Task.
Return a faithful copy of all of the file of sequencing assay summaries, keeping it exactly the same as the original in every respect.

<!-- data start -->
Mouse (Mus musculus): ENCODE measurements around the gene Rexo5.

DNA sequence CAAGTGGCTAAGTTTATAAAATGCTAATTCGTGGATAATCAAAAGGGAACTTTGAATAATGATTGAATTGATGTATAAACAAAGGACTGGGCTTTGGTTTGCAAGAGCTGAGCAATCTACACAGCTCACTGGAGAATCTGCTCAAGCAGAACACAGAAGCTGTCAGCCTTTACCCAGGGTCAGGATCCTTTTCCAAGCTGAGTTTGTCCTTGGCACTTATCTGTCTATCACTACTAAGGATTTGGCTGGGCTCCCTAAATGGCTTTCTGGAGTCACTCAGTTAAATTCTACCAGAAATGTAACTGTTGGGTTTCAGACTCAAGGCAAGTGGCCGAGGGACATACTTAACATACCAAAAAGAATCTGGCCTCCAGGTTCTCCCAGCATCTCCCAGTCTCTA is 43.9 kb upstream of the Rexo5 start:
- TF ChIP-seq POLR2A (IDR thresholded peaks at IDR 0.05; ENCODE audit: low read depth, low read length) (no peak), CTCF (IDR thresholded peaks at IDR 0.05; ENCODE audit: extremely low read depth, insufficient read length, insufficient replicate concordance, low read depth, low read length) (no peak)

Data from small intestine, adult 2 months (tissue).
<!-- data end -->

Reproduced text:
Mouse (Mus musculus): ENCODE measurements around the gene Rexo5.

DNA sequence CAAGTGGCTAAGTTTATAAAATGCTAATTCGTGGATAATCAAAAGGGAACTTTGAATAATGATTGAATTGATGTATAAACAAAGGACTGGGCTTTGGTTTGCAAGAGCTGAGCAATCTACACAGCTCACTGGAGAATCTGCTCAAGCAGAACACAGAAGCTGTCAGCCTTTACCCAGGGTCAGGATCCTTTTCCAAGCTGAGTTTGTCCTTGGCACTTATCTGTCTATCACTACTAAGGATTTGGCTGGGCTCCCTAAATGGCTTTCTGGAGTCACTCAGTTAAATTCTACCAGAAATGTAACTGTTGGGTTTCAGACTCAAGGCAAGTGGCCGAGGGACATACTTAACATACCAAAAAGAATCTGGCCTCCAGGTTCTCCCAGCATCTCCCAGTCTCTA is 43.9 kb upstream of the Rexo5 start:
- TF ChIP-seq POLR2A (IDR thresholded peaks at IDR 0.05; ENCODE audit: low read depth, low read length) (no peak), CTCF (IDR thresholded peaks at IDR 0.05; ENCODE audit: extremely low read depth, insufficient read length, insufficient replicate concordance, low read depth, low read length) (no peak)

Data from small intestine, adult 2 months (tissue).